Picket lines outside White Rock City Hall this week left one councillor frustrated for not fulfilling his civic duties.
Coun. Grant Meyer said he arrived at city hall just after 5 p.m. Monday, to attend an in-camera meeting, to be followed by a scheduled public hearing and regular council meeting.
But upon discovering that pickets that went up that morning remained, his plans were stymied. As a union member himself – he belongs to the BC Ferries and Marine Workers Union – Meyer would not cross the picket line.
“It’s very frustrating,” he told Peace Arch News as he sat in his truck in front of city hall. “This is why people voted for me and raised concerns, but I have to respect the picket.”
CUPE 402-01 began the full-scale strike, following rotating job action that launched May 1.
The step means that – with the exception of city hall – all city facilities are closed until further notice. In addition, garbage and recycling pickup and leisure-services classes are on hold.
In announcing the ramped-up job action Sunday afternoon, CUPE said picket lines will be up at city facilities from 8 a.m. to 4 p.m., and at the public works yard from 6 a.m. to 6 p.m.
Meyer said that he checked with his union earlier Monday as to whether he could cross, in case the city-hall line continued through the council meeting. He said he got their OK, but only on the condition that he obtain a “picket pass” from CUPE 402-01.
When he asked the CUPE local, “they said no.”
“(BCMWU) are kind of disappointed,” Meyer added. “Honouring it is the right thing to do, but still…”
Meyer said that had he attended, “I could hear about news on the strike and potential solutions, and they’re not letting me in.”
Outside city hall, CUPE 402-01 president Mike Guraliuk told PAN that no picket passes would be issued during the strike. The move, he added, “is nothing personal.”
Another unionized worker noted no one is being prevented from crossing.
While Meyer was the only council member to miss Monday’s meetings, he wasn’t the only person who opted not to cross the picket line. Shaw Cable did not film council proceedings for TV viewers, and at least one regular council-watcher also did not cross.
Ken Jones – a former councillor and Liberal MLA – cited his roles as a former shop steward and convention delegate in the decision. He spent much of the evening chatting in Meyer’s truck.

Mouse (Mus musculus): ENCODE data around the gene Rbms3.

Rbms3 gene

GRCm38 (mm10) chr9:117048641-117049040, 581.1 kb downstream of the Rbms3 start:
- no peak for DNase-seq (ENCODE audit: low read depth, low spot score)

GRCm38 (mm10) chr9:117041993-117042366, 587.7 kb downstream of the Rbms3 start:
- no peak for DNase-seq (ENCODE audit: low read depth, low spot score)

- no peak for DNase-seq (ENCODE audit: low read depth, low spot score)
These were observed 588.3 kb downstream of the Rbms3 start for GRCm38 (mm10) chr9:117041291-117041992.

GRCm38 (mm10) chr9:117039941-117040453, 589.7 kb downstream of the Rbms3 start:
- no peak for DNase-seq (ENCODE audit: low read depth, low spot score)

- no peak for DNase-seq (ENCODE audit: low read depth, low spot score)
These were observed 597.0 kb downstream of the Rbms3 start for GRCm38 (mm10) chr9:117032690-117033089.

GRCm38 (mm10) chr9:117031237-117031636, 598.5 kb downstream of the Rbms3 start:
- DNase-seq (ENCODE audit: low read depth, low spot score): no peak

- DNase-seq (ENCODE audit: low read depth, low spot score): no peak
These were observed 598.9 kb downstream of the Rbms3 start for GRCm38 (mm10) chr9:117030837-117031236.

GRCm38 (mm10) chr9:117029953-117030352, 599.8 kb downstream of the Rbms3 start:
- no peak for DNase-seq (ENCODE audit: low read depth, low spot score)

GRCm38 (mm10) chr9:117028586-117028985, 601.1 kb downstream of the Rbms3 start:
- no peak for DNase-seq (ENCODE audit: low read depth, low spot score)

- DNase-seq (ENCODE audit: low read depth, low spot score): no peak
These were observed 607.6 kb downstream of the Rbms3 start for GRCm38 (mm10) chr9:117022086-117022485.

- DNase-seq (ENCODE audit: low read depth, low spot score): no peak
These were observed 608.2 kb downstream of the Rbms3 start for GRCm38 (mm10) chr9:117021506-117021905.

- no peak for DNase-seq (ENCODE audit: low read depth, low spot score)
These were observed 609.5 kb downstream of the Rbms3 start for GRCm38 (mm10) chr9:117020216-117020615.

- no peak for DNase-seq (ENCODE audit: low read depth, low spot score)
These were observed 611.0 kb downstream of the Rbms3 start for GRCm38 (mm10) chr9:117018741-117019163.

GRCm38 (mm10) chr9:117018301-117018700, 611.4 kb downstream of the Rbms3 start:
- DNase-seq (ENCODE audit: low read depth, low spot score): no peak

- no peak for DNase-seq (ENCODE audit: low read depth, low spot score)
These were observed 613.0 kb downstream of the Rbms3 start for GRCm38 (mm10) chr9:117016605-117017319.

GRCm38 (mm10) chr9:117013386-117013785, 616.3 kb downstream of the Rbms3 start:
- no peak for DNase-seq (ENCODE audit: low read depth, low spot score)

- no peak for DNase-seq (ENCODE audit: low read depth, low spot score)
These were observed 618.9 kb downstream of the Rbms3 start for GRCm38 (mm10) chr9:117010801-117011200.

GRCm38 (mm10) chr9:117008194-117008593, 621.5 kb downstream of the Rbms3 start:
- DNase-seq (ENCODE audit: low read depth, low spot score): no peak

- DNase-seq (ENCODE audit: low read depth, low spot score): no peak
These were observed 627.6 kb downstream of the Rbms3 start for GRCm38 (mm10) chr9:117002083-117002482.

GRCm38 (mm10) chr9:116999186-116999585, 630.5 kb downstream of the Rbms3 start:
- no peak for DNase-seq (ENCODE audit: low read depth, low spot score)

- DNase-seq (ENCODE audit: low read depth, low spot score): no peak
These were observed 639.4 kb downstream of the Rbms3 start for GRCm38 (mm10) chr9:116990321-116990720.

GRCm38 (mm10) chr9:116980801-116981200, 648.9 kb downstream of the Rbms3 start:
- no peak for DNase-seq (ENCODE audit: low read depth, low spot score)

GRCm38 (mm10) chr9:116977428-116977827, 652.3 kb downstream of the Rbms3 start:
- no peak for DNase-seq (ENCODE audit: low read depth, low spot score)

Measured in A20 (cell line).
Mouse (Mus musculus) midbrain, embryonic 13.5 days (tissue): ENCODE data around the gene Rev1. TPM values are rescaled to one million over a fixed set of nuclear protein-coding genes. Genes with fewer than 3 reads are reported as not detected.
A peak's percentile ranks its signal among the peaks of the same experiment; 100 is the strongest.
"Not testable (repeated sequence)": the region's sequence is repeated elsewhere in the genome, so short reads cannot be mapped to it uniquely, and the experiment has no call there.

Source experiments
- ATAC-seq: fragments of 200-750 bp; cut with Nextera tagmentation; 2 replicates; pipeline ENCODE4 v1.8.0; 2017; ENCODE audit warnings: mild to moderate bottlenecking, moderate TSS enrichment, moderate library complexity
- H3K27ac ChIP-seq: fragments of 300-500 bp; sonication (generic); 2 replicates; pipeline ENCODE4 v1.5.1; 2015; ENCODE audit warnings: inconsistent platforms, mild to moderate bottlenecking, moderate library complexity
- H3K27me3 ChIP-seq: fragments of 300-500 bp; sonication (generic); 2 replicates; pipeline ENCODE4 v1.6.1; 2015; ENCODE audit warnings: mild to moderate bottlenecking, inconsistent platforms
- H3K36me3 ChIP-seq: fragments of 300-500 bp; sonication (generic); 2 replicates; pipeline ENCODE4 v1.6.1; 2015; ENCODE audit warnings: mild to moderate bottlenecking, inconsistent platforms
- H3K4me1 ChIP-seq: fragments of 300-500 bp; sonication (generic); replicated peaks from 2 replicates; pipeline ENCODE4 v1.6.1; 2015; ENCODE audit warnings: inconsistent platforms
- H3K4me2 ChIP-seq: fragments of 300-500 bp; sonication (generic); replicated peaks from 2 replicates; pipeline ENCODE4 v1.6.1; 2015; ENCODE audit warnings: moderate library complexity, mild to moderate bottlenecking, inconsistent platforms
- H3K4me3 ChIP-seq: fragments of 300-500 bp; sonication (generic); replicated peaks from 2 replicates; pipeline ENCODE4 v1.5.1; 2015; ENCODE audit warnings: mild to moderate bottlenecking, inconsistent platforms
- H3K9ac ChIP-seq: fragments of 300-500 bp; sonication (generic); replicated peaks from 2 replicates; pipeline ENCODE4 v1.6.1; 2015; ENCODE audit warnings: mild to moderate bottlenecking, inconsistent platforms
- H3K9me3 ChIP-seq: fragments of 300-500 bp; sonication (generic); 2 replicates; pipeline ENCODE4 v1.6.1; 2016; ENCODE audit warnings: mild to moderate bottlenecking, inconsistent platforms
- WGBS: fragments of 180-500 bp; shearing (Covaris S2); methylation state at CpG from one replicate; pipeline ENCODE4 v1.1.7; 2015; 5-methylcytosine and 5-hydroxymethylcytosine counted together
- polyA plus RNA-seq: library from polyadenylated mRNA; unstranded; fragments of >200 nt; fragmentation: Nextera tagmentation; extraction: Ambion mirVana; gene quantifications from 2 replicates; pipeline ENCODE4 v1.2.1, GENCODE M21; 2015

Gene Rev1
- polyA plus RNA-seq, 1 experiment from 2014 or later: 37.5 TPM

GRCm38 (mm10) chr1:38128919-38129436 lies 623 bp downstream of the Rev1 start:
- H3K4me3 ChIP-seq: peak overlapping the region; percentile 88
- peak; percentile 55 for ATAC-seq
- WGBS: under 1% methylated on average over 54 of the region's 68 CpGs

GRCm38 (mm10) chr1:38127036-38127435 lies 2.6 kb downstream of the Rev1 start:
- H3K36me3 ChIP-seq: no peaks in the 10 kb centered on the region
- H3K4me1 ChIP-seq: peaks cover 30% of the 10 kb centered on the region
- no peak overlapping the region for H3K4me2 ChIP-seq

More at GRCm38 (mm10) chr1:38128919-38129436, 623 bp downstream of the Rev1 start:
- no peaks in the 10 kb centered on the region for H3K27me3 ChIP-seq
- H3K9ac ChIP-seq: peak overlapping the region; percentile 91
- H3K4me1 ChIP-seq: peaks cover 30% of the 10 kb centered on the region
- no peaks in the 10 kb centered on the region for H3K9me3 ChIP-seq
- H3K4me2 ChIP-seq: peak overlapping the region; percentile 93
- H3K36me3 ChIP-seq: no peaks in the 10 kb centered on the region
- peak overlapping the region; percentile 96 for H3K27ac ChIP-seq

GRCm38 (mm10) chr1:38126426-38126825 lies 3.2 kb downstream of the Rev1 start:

Meyer said he remained outside city hall – for about three hours – mainly to explain why he wasn’t going inside. He said one woman described the line as “kind of obstructing democracy.”
In addition to walking outside the building, picketers chanted their message near meeting-room windows.
Meyer said he is holding off worrying about the possibility that the strike could go on long enough to threaten his council seat. If the job action isn’t resolved in due course, “then I’m going to have to make a decision,” he said.
City manager Dan Bottrill told PAN there are options council can explore, noting a Community Charter provision says elected officials can miss meetings for no more than 60 days or four consecutive, regularly scheduled council meetings – whichever is longer – unless the absence is due to illness or injury, or is with the leave of council.
Bottrill said the city “doesn’t have a position” on Meyer’s absence, but noted “it’s disappointing that the union took the position that it did.”
Coun. Al Campbell, a former union member, told PAN he has “absolutely” no concerns over council members crossing the picket line. At the same time, he respects Meyer’s decision.
“He’s a councillor for the City of White Rock, he does have a job to do, but it is a decision he made. I can’t criticize him for that,” Campbell said. “I respect what he did but it may not have been the call that I would’ve made.”
Coun. Helen Fathers said she felt awkward crossing, but “I had to do my job as a councillor. I felt weird, I had a pit in my stomach for sure, because of the human level. You’re walking past people that you’re friendly with.”
Fathers said the issue of Meyer possibly missing a number of meetings due to job action was discussed by council, but not in front of the public: “When he wasn’t there, we all kind of went… ‘what’s going on?’ The discussion was, if the strike goes on for a long time, does that mean that Grant’s not going to be there for a long time? You can only miss so many council meetings before things change.”
Fathers and Meyer both said they are hearing from residents concerned about the strike. The majority, they said, talk about garbage pickup.
“I’ve had so many phone calls,” Fathers said.